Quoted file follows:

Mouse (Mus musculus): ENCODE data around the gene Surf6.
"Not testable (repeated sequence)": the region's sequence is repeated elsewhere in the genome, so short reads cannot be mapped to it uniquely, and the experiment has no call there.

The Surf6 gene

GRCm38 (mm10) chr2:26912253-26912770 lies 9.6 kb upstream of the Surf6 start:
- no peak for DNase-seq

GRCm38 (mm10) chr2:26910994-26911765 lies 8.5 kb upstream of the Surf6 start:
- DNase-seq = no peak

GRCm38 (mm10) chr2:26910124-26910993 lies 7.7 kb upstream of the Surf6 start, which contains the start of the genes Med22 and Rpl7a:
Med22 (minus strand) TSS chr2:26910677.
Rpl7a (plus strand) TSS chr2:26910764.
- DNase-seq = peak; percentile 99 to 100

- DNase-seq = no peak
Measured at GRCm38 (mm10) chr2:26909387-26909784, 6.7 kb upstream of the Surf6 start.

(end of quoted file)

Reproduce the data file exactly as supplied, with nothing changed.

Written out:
Mouse (Mus musculus): ENCODE data around the gene Surf6.
"Not testable (repeated sequence)": the region's sequence is repeated elsewhere in the genome, so short reads cannot be mapped to it uniquely, and the experiment has no call there.

The Surf6 gene

GRCm38 (mm10) chr2:26912253-26912770 lies 9.6 kb upstream of the Surf6 start:
- no peak for DNase-seq

GRCm38 (mm10) chr2:26910994-26911765 lies 8.5 kb upstream of the Surf6 start:
- DNase-seq = no peak

GRCm38 (mm10) chr2:26910124-26910993 lies 7.7 kb upstream of the Surf6 start, which contains the start of the genes Med22 and Rpl7a:
Med22 (minus strand) TSS chr2:26910677.
Rpl7a (plus strand) TSS chr2:26910764.
- DNase-seq = peak; percentile 99 to 100

- DNase-seq = no peak
Measured at GRCm38 (mm10) chr2:26909387-26909784, 6.7 kb upstream of the Surf6 start.